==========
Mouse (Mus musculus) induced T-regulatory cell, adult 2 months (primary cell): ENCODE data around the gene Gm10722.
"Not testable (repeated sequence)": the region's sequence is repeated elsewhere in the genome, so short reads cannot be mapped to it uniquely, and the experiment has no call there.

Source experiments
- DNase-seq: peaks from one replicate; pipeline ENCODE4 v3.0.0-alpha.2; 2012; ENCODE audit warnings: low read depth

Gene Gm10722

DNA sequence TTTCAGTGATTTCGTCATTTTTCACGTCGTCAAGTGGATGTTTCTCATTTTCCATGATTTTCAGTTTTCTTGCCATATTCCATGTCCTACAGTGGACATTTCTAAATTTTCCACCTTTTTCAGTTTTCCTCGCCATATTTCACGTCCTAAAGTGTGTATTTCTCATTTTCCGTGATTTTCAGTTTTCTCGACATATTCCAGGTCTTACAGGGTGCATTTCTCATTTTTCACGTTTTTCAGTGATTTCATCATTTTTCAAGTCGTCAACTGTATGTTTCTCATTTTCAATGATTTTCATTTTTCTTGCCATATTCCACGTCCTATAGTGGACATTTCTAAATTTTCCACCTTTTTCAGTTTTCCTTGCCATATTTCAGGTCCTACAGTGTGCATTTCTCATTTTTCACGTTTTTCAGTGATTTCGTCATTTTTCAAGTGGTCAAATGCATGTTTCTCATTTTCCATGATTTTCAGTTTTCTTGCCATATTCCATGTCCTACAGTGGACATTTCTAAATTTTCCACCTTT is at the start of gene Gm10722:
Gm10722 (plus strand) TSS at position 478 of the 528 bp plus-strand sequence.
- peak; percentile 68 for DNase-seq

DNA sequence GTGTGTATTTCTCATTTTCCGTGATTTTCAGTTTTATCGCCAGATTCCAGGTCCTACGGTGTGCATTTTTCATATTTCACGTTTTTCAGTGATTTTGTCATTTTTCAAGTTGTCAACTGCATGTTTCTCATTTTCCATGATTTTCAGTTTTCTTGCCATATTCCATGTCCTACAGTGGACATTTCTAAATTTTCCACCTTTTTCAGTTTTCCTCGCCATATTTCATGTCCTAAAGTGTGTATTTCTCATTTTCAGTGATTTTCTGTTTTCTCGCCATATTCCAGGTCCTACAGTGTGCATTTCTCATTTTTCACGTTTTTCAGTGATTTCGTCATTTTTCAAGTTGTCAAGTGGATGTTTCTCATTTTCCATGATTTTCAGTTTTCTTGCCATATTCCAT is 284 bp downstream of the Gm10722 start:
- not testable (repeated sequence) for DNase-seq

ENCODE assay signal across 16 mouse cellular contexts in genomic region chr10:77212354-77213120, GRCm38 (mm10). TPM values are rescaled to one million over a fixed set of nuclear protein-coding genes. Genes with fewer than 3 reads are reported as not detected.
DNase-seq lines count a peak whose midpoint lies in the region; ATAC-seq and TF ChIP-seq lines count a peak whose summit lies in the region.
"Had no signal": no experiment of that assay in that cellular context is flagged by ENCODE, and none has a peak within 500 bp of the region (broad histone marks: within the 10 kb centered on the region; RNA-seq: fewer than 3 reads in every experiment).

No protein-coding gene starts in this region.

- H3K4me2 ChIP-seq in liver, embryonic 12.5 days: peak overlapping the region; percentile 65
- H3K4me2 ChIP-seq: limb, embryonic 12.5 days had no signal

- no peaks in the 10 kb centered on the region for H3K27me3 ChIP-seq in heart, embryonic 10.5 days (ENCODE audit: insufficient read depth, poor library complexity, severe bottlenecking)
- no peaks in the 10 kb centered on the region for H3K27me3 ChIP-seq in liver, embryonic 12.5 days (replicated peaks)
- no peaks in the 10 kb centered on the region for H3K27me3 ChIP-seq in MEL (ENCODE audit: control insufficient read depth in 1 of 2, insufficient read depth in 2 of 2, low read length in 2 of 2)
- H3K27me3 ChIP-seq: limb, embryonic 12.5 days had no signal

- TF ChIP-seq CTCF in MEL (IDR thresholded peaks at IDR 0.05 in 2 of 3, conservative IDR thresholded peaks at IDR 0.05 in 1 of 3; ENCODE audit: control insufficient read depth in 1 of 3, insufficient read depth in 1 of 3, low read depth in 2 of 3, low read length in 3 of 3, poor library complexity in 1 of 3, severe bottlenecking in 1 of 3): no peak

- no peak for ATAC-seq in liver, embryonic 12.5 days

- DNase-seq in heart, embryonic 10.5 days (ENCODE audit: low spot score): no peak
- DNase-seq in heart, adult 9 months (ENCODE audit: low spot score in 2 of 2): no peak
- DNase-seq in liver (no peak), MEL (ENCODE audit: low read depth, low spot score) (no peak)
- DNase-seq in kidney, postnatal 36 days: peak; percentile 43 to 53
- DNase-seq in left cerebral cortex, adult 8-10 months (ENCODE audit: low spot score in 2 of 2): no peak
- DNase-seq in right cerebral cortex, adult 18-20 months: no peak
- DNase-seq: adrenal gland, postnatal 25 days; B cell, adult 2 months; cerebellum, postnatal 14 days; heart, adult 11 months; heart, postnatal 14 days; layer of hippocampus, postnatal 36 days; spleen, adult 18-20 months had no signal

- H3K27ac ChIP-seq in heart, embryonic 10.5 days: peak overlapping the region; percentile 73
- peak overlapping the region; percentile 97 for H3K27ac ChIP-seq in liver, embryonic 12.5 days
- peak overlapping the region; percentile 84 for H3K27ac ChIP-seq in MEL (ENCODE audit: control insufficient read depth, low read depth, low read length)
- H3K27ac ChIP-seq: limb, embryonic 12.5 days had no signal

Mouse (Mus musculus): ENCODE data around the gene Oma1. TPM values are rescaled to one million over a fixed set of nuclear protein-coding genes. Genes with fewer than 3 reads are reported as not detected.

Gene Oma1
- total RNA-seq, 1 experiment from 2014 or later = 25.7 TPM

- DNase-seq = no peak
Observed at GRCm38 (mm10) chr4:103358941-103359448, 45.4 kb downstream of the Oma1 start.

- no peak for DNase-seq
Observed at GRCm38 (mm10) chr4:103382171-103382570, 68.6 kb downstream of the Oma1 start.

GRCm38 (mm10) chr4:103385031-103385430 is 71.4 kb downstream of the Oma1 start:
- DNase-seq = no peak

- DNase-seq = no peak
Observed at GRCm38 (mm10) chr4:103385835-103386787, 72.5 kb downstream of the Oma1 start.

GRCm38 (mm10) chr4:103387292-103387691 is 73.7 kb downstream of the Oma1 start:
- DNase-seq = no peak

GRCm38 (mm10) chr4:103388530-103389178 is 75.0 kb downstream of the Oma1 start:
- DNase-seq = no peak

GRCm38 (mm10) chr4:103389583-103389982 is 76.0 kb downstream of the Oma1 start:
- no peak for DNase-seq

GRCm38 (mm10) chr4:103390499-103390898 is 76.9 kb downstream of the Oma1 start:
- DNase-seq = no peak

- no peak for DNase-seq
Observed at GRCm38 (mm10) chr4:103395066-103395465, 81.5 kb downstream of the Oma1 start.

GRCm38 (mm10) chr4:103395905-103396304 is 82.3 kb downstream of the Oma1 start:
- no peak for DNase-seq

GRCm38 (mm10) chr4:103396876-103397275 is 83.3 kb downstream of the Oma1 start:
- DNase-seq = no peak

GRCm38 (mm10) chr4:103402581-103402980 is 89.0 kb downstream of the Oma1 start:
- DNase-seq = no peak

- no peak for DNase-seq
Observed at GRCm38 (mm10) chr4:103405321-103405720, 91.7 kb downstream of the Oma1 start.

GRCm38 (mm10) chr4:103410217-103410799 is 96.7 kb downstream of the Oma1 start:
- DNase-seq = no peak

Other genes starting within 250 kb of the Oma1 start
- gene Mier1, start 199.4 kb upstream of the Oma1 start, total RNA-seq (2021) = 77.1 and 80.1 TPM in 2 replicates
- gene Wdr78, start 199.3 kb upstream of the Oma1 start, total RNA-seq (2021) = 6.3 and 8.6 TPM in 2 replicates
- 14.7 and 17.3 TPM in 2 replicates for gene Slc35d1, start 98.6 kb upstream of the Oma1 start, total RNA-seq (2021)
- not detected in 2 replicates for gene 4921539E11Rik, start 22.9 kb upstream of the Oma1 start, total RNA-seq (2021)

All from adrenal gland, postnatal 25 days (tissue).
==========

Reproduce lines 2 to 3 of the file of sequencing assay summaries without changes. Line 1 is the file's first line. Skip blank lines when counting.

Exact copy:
"Not testable (repeated sequence)": the region's sequence is repeated elsewhere in the genome, so short reads cannot be mapped to it uniquely, and the experiment has no call there.

Source experiments